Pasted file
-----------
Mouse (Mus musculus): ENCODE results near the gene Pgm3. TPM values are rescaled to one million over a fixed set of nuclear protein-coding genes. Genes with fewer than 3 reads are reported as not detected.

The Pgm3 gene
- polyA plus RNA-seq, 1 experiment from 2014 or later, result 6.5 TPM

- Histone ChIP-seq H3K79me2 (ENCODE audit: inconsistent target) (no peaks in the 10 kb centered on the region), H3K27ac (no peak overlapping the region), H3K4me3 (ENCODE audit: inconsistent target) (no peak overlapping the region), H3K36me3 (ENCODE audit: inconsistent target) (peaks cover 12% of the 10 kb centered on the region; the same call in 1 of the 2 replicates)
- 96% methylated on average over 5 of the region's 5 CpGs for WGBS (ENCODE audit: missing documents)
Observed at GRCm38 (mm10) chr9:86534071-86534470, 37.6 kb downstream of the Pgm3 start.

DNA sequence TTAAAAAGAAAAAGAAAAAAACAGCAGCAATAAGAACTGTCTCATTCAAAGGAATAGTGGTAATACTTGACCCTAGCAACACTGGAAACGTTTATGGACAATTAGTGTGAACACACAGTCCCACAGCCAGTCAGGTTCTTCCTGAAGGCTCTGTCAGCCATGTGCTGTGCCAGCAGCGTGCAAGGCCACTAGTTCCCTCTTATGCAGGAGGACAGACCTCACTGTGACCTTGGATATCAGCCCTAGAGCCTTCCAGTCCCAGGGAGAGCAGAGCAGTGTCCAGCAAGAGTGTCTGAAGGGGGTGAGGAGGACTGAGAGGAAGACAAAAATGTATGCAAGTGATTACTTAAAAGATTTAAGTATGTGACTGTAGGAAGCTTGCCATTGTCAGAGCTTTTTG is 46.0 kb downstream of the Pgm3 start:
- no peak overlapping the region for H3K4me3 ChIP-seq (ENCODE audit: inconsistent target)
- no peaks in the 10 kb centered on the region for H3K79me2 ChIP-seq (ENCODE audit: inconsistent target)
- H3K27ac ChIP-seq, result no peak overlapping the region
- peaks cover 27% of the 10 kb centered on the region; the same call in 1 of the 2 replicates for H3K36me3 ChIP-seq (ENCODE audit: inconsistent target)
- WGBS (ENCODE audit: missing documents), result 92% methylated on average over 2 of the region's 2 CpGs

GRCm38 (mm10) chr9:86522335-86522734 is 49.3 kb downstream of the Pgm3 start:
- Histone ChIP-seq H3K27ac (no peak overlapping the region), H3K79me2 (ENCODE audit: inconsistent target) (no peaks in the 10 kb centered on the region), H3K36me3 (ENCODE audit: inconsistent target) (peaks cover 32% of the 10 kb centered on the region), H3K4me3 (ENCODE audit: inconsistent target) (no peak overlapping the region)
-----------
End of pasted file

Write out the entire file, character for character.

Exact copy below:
Mouse (Mus musculus): ENCODE results near the gene Pgm3. TPM values are rescaled to one million over a fixed set of nuclear protein-coding genes. Genes with fewer than 3 reads are reported as not detected.

The Pgm3 gene
- polyA plus RNA-seq, 1 experiment from 2014 or later, result 6.5 TPM

- Histone ChIP-seq H3K79me2 (ENCODE audit: inconsistent target) (no peaks in the 10 kb centered on the region), H3K27ac (no peak overlapping the region), H3K4me3 (ENCODE audit: inconsistent target) (no peak overlapping the region), H3K36me3 (ENCODE audit: inconsistent target) (peaks cover 12% of the 10 kb centered on the region; the same call in 1 of the 2 replicates)
- 96% methylated on average over 5 of the region's 5 CpGs for WGBS (ENCODE audit: missing documents)
Observed at GRCm38 (mm10) chr9:86534071-86534470, 37.6 kb downstream of the Pgm3 start.

DNA sequence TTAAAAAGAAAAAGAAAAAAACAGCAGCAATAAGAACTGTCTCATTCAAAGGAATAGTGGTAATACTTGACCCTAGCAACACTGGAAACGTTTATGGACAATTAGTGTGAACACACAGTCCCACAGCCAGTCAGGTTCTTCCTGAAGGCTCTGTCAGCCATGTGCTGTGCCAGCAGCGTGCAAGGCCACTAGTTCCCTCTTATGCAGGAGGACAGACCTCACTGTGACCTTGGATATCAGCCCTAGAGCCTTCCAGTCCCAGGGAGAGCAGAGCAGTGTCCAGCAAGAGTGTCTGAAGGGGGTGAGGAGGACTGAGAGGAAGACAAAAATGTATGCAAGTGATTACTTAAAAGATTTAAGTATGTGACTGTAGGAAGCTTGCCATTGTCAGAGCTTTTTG is 46.0 kb downstream of the Pgm3 start:
- no peak overlapping the region for H3K4me3 ChIP-seq (ENCODE audit: inconsistent target)
- no peaks in the 10 kb centered on the region for H3K79me2 ChIP-seq (ENCODE audit: inconsistent target)
- H3K27ac ChIP-seq, result no peak overlapping the region
- peaks cover 27% of the 10 kb centered on the region; the same call in 1 of the 2 replicates for H3K36me3 ChIP-seq (ENCODE audit: inconsistent target)
- WGBS (ENCODE audit: missing documents), result 92% methylated on average over 2 of the region's 2 CpGs

GRCm38 (mm10) chr9:86522335-86522734 is 49.3 kb downstream of the Pgm3 start:
- Histone ChIP-seq H3K27ac (no peak overlapping the region), H3K79me2 (ENCODE audit: inconsistent target) (no peaks in the 10 kb centered on the region), H3K36me3 (ENCODE audit: inconsistent target) (peaks cover 32% of the 10 kb centered on the region), H3K4me3 (ENCODE audit: inconsistent target) (no peak overlapping the region)